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Introduction to Design Patterns

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14 May 2013CPOL
An introduction to design patterns

Introduction

Once in a while, every developer goes through the term design pattern, analyzes these patterns and eventually uses them in various code. So the question first arises in mind as to what’s the design pattern, what did they do and how did they do it. We start with answering the first question here.

Definition

Design Pattern is a general reusable solution to a commonly occurring problem within a given context.

What exactly does this mean ??? Let's try to understand.

What did we do when we get a problem to solve which is new to us? Google it and check if somebody already solved our problem. Exactly like this case, each design pattern has an already available solution to solve some particular problems that we encounter while designing logic or writing code for our applications.

Now let’s explore various types of Design Patterns. Design patterns are mainly categorized into three types:

  1. Creational Patterns: Creational patterns are used to construct objects such that they can be decoupled from their implementing system.
    Examples of creational patterns are:
    • Abstract Factory: Create instances of classes belonging to different families
    • Builder: Separate representation and object construction
    • Factory: Create instances of derived classes
    • Prototype: Clone or copy initialized instances
    • Singleton: Class with only one single possible instance
  2. Structural Patterns: Structural patterns are used to form large object structures between many disparate objects.
    Examples of structural patterns are:
    • Adapter: Match interfaces of classes with different interfaces
    • Bridge: Separate implementation and object interfaces
    • Composite: Simple and composite objects tree
    • Decorator: Dynamically add responsibilities to objects
    • Facade: Class that represents subclasses and subsystems
    • Flyweight: Minimize memory usage by sharing as much data as possible with similar objects
    • Proxy: Object that represents another object
  3. Behavioral Patterns: Behavioral Patterns are used to manage algorithms, relationships, and responsibilities between objects.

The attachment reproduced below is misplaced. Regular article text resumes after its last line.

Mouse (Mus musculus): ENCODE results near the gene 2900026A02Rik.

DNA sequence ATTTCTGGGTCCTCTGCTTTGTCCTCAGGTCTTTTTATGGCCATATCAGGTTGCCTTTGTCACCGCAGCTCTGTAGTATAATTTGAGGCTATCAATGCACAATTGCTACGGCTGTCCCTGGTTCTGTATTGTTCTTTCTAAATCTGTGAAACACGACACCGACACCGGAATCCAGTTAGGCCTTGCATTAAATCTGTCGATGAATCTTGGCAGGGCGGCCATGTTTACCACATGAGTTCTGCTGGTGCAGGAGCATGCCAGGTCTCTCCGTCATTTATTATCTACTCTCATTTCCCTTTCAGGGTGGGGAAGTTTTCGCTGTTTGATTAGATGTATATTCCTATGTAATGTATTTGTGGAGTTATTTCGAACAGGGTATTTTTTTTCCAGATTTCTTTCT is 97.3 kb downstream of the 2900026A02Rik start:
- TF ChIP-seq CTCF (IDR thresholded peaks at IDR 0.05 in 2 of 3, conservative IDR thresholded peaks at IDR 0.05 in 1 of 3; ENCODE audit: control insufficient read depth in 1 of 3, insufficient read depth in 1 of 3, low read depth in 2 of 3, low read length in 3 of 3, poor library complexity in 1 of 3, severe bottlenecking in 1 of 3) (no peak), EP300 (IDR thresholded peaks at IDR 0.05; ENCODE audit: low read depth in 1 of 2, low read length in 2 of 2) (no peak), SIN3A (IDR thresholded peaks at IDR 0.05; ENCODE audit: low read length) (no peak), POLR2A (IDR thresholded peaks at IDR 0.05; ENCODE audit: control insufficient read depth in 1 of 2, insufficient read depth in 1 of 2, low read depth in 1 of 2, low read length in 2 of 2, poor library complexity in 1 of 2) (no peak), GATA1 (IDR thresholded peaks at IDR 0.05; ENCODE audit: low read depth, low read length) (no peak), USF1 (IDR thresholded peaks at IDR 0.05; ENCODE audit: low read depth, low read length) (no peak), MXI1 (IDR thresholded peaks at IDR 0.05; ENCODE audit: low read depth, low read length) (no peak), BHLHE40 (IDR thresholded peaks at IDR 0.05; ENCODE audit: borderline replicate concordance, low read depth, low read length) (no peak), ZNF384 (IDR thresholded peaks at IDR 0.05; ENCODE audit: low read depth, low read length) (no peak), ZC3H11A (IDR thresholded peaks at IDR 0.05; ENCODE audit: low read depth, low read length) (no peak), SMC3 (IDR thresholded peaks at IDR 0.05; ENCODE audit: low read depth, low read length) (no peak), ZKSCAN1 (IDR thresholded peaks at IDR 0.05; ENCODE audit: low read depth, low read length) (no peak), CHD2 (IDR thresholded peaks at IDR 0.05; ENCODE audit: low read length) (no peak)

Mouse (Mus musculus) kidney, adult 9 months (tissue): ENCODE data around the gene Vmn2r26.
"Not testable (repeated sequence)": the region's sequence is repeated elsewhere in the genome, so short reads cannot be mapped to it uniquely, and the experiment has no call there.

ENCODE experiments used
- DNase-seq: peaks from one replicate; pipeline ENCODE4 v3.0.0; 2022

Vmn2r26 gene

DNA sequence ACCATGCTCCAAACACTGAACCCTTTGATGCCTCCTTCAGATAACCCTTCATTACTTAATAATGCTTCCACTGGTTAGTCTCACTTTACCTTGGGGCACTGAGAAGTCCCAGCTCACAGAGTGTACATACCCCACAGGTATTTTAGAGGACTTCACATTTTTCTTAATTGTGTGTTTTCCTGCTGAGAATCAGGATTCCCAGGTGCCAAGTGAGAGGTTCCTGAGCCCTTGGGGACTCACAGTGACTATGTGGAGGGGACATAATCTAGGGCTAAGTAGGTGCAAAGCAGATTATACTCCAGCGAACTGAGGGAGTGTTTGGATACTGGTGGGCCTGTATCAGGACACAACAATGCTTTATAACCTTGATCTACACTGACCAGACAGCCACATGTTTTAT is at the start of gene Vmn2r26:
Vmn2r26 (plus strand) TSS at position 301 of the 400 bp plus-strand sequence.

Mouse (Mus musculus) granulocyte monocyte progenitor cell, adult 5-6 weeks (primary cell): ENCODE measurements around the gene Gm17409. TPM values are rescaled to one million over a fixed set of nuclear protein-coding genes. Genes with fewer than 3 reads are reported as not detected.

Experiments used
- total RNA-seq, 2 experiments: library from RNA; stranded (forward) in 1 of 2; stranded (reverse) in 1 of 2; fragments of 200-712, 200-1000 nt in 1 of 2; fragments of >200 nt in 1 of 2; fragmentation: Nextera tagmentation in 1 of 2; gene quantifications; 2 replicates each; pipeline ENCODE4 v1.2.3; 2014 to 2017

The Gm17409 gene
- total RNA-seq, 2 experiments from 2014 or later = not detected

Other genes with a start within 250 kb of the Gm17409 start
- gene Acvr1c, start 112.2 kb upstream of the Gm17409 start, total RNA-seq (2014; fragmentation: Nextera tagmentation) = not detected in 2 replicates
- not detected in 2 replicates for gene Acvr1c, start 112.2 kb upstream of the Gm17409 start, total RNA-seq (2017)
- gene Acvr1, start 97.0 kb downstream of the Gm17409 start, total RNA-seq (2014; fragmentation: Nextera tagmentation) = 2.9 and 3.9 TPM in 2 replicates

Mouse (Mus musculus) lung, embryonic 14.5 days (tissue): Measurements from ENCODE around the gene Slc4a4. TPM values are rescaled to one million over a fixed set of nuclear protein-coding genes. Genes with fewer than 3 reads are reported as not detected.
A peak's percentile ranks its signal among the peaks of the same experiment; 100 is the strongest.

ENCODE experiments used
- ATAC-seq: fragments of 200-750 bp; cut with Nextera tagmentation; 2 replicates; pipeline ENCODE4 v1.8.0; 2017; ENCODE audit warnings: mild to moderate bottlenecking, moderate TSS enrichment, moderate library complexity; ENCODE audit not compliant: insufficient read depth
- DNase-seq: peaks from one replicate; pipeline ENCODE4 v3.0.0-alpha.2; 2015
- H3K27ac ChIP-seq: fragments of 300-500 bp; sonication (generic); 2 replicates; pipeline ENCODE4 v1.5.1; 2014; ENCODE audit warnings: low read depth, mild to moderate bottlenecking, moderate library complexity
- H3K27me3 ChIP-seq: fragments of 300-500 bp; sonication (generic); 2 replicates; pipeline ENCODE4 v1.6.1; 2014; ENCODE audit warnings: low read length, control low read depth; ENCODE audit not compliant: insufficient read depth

Examples of behavioral patterns are:
  • Chain of Responsibility: Pass requests between command and processing objects within a chain of object
  • Command: Encapsulate a method call as an object containing all necessary information
  • Interpreter: Include language elements and evaluate sentences in a given language
  • Iterator: Give sequential access to elements in a collection
  • Mediator: Encapsulates and simplifies communication between objects
  • Memento: Undo modifications and restore an object to its initial state
  • Observer: Notify dependent objects of state changes
  • State: Change object behavior depending on its state
  • Strategy: Encapsulate algorithms within a class and make them interchangeable
  • Template: Define an algorithm skeleton and delegate algorithm steps to subclasses so that they may be overridden
  • Visitor: Add new operations to classes without modifying them

In design pattern, we often listen to the term Gang of Four, GOF, or GO4. Gang of four is nothing to do with technical sense, it’s name of four authors(Erich Gamma, Richard Helm, Ralph Johnson and John Vlissides) of book Design Patterns: Elements of Reusable Object-Oriented Software.

In the following posts, I will pick each one of the original 23 GOF design patterns, discuss the pros, cons and need, UML diagrams for patterns and simple code illustration in C#.

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License

This article, along with any associated source code and files, is licensed under The Code Project Open License (CPOL)

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PRANAV SINGH
India India
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Comments and Discussions

 
GeneralMy vote of 5 Pin
Mohammed Hameed15-May-13 5:11
professionalMohammed Hameed15-May-13 5:11 
GeneralNice Pin
Tarek Elqusi15-May-13 0:19
professionalTarek Elqusi15-May-13 0:19 

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